Garett Jones on The Hive Mind

by on June 24, 2011 at 4:39 am in Economics | Permalink

A recent line of research demonstrates that cognitive skills—IQ scores, math skills, and the like—have only a modest influence on individual wages, but are strongly correlated with national outcomes. Is this largely due to human capital spillovers? This paper argues that the answer is yes. It presents four different channels through which intelligence may matter more for nations than for individuals: 1. Intelligence is associated with patience and hence higher savings rates; 2. Intelligence causes cooperation; 3. Higher group intelligence opens the door to using fragile, high-value production technologies, and 4. Intelligence is associated with supporting market-oriented policies. Abundant evidence from across the ADB region demonstrating that environmental improvements can raise cognitive skills is reviewed.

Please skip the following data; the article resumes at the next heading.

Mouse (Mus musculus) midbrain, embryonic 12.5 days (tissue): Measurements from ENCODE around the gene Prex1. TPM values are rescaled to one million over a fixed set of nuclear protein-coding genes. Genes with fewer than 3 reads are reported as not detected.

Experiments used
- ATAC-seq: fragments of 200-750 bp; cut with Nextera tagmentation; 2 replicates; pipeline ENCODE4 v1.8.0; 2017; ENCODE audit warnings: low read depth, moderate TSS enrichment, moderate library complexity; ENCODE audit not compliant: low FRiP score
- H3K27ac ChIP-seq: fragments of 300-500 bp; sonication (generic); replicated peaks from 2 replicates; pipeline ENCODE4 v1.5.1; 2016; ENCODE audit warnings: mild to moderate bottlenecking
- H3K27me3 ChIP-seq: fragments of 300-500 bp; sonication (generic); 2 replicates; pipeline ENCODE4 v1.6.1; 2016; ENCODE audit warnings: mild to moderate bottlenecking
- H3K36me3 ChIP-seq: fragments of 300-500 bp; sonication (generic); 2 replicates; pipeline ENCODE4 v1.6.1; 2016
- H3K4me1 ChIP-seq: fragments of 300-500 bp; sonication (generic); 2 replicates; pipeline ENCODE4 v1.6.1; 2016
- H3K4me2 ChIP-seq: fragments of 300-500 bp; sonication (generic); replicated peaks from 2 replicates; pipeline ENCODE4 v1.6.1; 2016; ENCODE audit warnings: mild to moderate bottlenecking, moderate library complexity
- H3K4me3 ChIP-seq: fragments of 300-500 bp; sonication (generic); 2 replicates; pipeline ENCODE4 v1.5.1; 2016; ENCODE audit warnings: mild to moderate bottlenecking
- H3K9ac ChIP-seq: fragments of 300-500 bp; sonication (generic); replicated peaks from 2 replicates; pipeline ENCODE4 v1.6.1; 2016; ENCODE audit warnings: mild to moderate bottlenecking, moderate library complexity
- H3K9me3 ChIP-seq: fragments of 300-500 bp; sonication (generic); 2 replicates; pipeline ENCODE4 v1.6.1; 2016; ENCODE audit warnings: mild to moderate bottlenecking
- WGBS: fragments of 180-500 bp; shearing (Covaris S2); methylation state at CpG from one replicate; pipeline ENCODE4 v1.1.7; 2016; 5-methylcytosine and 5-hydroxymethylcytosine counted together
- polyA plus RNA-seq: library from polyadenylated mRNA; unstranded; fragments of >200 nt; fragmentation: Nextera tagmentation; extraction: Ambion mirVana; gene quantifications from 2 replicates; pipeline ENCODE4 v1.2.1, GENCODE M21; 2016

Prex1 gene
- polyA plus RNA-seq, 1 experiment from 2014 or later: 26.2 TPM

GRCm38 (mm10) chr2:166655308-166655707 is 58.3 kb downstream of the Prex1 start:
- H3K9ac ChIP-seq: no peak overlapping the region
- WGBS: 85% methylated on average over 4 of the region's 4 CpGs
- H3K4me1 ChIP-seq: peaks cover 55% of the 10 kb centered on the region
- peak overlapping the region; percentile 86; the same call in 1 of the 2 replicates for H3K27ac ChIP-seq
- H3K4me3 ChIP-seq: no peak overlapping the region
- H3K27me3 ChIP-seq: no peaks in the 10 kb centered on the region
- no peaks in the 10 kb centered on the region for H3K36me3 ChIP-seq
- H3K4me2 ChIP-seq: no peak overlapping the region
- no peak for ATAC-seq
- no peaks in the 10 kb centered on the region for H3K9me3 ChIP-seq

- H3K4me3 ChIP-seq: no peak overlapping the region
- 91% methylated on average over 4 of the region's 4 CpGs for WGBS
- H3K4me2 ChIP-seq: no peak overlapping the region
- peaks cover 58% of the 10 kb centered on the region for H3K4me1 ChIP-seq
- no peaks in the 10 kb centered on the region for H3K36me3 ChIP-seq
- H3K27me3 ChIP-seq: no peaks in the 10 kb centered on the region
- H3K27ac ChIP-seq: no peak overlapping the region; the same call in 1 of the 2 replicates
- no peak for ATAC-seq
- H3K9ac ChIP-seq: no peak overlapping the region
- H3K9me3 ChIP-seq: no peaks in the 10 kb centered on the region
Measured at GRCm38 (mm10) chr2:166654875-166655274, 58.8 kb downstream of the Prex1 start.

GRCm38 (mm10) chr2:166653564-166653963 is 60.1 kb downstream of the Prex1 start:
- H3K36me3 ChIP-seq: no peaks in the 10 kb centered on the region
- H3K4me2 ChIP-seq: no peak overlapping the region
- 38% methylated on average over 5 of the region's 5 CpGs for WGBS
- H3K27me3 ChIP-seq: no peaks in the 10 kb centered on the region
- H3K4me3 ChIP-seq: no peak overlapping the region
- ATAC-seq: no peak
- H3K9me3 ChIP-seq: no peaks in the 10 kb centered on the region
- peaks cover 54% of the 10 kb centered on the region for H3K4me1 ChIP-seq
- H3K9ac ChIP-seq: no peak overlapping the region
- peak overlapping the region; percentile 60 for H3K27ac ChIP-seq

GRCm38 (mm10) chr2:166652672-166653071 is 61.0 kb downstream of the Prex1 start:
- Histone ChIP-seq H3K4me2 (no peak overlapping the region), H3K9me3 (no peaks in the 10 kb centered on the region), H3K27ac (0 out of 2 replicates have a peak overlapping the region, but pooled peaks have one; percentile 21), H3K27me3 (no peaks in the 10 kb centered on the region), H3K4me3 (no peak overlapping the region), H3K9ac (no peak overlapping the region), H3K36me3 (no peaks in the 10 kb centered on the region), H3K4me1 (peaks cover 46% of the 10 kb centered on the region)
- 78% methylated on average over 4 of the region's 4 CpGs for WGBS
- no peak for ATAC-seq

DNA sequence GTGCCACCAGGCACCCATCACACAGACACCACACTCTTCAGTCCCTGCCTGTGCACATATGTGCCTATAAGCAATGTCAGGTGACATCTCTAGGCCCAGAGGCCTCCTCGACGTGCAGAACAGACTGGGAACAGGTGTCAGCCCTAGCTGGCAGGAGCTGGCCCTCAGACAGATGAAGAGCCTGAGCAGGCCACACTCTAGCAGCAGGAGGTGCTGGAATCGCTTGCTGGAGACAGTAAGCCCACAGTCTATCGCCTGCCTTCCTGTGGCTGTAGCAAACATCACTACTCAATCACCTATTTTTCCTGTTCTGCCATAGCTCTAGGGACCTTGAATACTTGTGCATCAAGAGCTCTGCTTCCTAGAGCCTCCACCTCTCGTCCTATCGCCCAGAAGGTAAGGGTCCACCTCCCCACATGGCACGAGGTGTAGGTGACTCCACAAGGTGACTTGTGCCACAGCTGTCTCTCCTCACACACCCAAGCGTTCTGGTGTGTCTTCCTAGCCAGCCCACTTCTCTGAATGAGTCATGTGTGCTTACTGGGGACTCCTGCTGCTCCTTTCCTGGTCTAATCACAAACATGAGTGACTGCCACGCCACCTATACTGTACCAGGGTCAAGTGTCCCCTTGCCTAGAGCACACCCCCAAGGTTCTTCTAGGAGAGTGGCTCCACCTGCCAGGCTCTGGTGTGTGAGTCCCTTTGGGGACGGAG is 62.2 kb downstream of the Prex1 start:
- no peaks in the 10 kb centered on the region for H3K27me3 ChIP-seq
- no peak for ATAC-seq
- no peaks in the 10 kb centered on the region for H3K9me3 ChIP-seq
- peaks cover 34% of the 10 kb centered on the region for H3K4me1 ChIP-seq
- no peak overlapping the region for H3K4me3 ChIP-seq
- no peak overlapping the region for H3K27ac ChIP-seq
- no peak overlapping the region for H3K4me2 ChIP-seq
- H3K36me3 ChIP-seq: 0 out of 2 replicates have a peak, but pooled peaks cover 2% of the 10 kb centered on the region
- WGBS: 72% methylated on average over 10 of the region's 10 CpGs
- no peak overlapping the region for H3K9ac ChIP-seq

The paper is here and the slides are here.

1 ad*m June 24, 2011 at 4:59 am

So low-IQ immigration will lower human capital and lower national outcomes? You don’t say.

2 ad*m June 24, 2011 at 5:13 am

All snarking aside, this is an impressively politically incorrect paper, bringing together a set of highly relevant data.
But studies like this, based on high IQ ~ high productivity ~ high GDP hypotheses, cannot explain why communist China, with supposedly high IQ and low time preference, could murder 40 million of its inhabitants just a few decades ago. What, if anything, changed in mainland China? Is some variable missing from these hypotheses?

3 dirk June 24, 2011 at 2:34 pm

Just one bad idea can bring down an entire nation.

4 Roland June 24, 2011 at 5:39 pm

They were/are totalitarians.

5 J Thomas June 24, 2011 at 10:19 pm

But this particular bad idea is probably not enough.

6 Jing June 24, 2011 at 9:12 pm

There is this disease called Bolshevism. You may have heard of it. For some reason it impacts on those who should otherwise know better. It also explains the difference between North and South Korea by the way.

7 TheophileEscargot June 24, 2011 at 5:44 am